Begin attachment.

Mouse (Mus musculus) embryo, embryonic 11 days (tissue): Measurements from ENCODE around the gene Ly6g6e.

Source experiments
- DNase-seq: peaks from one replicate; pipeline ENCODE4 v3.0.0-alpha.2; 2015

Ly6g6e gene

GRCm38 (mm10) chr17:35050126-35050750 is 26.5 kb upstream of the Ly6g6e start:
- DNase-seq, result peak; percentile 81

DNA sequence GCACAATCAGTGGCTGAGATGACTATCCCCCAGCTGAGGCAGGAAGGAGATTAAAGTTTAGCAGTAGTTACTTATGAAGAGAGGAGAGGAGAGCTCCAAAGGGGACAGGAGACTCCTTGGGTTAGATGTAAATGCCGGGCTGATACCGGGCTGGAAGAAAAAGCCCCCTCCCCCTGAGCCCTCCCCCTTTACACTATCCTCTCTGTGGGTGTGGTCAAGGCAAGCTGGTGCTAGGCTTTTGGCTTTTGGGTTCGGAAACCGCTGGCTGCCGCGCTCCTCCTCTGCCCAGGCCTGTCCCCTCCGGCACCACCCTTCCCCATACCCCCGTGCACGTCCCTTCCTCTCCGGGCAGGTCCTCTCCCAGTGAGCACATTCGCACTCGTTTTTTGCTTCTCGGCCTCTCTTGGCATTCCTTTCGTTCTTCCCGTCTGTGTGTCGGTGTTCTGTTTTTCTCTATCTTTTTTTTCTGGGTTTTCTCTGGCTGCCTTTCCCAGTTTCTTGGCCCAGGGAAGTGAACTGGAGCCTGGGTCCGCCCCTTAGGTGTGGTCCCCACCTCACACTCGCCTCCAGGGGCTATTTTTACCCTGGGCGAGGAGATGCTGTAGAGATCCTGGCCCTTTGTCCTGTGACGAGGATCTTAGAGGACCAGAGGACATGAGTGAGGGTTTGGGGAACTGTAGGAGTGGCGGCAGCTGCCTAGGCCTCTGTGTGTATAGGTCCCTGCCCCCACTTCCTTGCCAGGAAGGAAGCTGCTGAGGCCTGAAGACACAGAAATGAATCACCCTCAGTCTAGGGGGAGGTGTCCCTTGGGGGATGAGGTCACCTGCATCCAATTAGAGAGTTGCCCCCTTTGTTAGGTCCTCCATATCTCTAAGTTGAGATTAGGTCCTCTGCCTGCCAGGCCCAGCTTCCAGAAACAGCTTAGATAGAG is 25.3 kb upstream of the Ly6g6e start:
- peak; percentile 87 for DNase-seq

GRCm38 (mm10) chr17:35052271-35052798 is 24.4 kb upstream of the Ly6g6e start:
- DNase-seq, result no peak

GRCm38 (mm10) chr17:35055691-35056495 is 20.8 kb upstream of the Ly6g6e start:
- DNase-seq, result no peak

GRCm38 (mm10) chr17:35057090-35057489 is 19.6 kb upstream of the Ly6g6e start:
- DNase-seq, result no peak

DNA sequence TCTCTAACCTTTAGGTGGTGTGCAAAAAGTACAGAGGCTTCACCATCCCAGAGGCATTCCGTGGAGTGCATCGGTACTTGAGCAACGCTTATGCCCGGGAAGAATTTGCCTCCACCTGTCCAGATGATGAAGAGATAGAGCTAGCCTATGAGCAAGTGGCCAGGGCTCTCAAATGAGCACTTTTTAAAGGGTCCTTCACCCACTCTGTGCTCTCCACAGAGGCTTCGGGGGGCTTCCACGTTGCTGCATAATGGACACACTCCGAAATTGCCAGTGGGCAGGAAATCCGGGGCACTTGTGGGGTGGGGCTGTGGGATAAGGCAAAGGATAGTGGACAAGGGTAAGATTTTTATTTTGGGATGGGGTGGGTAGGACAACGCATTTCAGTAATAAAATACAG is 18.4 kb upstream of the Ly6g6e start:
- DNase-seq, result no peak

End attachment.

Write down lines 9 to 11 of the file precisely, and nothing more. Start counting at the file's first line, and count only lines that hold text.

GRCm38 (mm10) chr17:35052271-35052798 is 24.4 kb upstream of the Ly6g6e start:
- DNase-seq, result no peak

GRCm38 (mm10) chr17:35055691-35056495 is 20.8 kb upstream of the Ly6g6e start: